SLU AT Clinical Site Spotlight - Webster Groves High School
By: Cara Bowton and Mark Pais (MAT Class of 2016)
Life as students in the first professional year of the SLU Athletic Training program comes with a plethora of experiences, demands, and challenges. Fresh off of a rigorous summer of gross anatomy and MAT 501, we are now armed with a foundation of information that is critical for our success as athletic training students. Most of us entered our first week of clinical rotations with some trepidation due to the fact that we lacked experience in the field that we all hope to soon be certified in. For the two of us, any feelings of uneasiness were quickly quelled as soon as we stepped foot on campus at Webster Groves High School. Our clinical site preceptor, Sean Wright ATC, immediately made us feel welcomed and comfortable with our new second home. He made it clear that he did not want us to be put into situations that we were uncomfortable in handling, but he did (and continues to) encourage us to challenge ourselves and our knowledge. Sean is always willing to answer a question, elaborate on treatment/procedure rationale, or demonstrate a technique in order to facilitate our learning. This strong relationship with Sean has been the driving force in our positive experience so far at Webster Groves.
|Mark Pais, Sean Wright ATC and Cara Bowton|
The clinical rotation at Webster Groves allows for PY1 students like ourselves to garner a wide variety of experiences valuable to our growth. We have been exposed to all levels (Freshman, Junior Varsity, Varsity) of a wide variety of sports, with our priorities lying mainly with high contact sports. However, that is not to say that we have not seen our fair share (as most everyone probably has) of cross country self-diagnosed “shin splints.” In our daily routine, we see some regular faces of those who need taping and treatment prior to practice and games, and then we get to work with the rehabbers who are coming off of injury. As our time has progressed, Sean has given us more freedom to develop and carry out the rehab programs. This gives us a chance to work exclusively with athletes and to develop strong relationships with them, as well as giving us a better understanding of the rehabilitation process. Once 4:00 hits, we are out to the fields to monitor the home games for that day. The coaches and athletes always acknowledge us with a smile and a kind word, which is a testament to the relationship that Sean has built during his time there. His decisions are respected and never questioned due to his professionalism and expertise as an athletic trainer. Sean exemplifies the importance of staff collaboration and how it is imperative for smooth functioning of an athletic department.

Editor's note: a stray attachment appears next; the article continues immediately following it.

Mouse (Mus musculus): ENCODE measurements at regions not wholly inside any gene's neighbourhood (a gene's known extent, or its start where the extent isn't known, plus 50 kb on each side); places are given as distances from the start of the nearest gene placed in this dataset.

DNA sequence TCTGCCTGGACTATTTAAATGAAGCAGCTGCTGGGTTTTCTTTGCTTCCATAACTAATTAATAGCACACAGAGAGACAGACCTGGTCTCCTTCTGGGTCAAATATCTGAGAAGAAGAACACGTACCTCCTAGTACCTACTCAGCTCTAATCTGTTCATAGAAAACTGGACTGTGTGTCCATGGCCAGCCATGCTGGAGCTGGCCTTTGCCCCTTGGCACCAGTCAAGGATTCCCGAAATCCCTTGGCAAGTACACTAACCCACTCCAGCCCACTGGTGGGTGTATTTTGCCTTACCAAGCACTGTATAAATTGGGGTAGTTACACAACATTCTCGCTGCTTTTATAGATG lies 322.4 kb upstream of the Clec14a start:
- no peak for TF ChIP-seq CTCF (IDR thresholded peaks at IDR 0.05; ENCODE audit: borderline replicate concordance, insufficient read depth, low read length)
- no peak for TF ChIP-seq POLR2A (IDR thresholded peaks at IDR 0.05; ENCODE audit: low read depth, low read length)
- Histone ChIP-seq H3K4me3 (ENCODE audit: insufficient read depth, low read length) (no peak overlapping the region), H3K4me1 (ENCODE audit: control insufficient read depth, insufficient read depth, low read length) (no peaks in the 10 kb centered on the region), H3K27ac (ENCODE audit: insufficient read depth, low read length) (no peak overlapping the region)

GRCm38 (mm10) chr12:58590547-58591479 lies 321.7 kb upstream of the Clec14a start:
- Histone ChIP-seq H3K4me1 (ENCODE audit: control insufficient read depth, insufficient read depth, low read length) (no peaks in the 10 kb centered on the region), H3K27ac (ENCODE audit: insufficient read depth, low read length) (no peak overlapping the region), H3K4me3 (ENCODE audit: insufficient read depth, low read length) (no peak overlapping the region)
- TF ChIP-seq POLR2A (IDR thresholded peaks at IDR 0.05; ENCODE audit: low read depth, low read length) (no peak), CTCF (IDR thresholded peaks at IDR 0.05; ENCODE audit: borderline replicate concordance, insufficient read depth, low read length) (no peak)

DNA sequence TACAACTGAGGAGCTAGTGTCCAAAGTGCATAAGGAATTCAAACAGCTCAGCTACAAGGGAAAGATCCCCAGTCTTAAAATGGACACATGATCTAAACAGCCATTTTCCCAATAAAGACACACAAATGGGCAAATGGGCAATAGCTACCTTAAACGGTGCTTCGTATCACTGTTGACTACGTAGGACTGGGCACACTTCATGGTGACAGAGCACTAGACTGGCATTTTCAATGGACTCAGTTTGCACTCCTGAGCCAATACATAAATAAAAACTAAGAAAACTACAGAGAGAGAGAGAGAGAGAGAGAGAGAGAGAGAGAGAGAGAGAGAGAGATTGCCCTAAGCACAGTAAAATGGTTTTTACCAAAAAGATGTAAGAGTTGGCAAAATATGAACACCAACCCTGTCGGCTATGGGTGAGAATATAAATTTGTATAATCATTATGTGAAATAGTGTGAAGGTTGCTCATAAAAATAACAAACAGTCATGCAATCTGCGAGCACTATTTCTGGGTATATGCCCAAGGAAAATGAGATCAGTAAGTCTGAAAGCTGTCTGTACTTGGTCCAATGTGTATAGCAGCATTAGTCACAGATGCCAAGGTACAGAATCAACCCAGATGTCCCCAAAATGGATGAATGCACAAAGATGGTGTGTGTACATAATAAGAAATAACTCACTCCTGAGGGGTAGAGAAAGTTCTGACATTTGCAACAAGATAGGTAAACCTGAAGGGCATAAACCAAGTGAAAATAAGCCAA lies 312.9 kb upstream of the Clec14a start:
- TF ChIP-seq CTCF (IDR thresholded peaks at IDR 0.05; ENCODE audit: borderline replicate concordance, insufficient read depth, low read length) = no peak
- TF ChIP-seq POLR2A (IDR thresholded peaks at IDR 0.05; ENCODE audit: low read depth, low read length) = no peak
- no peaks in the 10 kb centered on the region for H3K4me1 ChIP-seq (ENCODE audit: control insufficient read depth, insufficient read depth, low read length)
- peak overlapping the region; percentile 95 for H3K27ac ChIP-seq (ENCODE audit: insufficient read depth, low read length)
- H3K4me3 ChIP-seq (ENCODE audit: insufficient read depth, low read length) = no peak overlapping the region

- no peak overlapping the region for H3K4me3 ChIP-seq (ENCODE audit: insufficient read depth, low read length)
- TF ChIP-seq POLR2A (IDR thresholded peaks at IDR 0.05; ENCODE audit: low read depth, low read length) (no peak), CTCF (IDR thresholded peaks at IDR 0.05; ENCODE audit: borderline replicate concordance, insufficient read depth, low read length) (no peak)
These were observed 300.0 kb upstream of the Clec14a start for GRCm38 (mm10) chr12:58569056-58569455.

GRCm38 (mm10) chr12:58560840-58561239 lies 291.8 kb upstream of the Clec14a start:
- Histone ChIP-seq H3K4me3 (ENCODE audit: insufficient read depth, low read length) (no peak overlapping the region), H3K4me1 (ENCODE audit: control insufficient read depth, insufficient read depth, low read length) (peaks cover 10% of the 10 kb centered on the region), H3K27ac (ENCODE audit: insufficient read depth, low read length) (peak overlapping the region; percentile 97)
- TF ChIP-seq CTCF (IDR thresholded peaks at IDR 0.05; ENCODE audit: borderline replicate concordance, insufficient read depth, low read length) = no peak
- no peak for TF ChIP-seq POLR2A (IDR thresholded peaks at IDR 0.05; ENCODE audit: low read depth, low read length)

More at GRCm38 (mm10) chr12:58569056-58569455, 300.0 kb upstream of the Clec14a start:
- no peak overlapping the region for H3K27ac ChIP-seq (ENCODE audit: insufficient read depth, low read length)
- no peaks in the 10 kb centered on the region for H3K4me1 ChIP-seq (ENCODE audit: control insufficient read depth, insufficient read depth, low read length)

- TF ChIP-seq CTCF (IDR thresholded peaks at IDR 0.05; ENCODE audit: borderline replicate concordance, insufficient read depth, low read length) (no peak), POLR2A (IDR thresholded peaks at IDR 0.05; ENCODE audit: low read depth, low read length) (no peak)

Our clinical rotation at Webster Groves has already provided us with memorable experiences that we will not soon forget. Seeing an injured athlete, who has worked hard day after day in rehab, return to play is a very rewarding moment. One of the football athletes sustained a sprained MCL during a game and required significant rehab before he could return to play. He worked with us for two weeks doing countless monster walks, terminal knee extensions, and rounds of the “VMO special” in order to be fit to return to play. After his dedicated effort in rehabilitation, he was back on the field and playing at a high level, and that was a very rewarding moment for us as students. It this sort of impact that we can have on an athlete’s life that drives our desire to be athletic trainers. Being at Webster Groves has offered us an experience that reinforces our decision to become athletic training students. All of the time and effort required to help things run smoothly is incomparable to the feeling of gratification when we can help athletes return to a high level of performance for the sport that they love. We feel incredibly fortunate for our opportunity to work with Sean and Webster Groves and we look forward to what the next two months bring!
This is one of a series of posts by the Saint Louis University Athletic Training students featuring their clinical site and their preceptors. The number, quality and diversity of clinical instruction are major assets for the SLU AT Program.